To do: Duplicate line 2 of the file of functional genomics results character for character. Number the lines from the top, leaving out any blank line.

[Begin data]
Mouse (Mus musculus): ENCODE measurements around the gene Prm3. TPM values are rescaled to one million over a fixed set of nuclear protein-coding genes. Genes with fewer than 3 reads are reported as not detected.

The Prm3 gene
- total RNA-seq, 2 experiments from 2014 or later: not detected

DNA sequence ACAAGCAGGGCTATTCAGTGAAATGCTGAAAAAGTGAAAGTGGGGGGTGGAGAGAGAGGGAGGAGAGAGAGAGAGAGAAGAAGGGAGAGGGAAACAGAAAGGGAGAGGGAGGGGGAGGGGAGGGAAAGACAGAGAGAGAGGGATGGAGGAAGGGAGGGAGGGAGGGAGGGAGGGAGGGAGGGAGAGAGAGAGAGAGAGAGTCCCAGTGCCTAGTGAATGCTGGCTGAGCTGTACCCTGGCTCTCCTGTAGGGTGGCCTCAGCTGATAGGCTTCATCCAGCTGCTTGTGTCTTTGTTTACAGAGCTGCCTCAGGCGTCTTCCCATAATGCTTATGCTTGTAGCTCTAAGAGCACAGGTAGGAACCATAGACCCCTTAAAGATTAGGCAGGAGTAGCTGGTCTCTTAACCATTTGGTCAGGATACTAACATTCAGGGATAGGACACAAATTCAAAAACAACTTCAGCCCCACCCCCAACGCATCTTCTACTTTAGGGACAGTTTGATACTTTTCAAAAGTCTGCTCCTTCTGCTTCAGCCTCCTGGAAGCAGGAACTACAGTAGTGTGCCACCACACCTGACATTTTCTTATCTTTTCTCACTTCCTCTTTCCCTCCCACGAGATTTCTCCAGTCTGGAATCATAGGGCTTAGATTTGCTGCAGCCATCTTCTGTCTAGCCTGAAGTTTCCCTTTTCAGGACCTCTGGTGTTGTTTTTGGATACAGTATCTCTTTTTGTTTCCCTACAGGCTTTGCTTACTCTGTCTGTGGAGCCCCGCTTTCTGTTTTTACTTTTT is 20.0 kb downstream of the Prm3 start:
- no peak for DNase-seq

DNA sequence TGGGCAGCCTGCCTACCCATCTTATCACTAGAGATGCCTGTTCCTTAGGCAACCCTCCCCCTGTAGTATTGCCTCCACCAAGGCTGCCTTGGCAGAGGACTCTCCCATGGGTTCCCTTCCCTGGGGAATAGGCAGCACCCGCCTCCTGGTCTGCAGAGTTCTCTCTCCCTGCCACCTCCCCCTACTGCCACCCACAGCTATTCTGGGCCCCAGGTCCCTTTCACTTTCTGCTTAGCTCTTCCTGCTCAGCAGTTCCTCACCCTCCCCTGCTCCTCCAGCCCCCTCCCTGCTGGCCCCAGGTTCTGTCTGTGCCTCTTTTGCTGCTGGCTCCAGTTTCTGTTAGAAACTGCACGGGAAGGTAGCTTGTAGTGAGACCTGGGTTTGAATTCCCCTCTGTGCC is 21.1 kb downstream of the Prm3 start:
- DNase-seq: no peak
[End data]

The Prm3 gene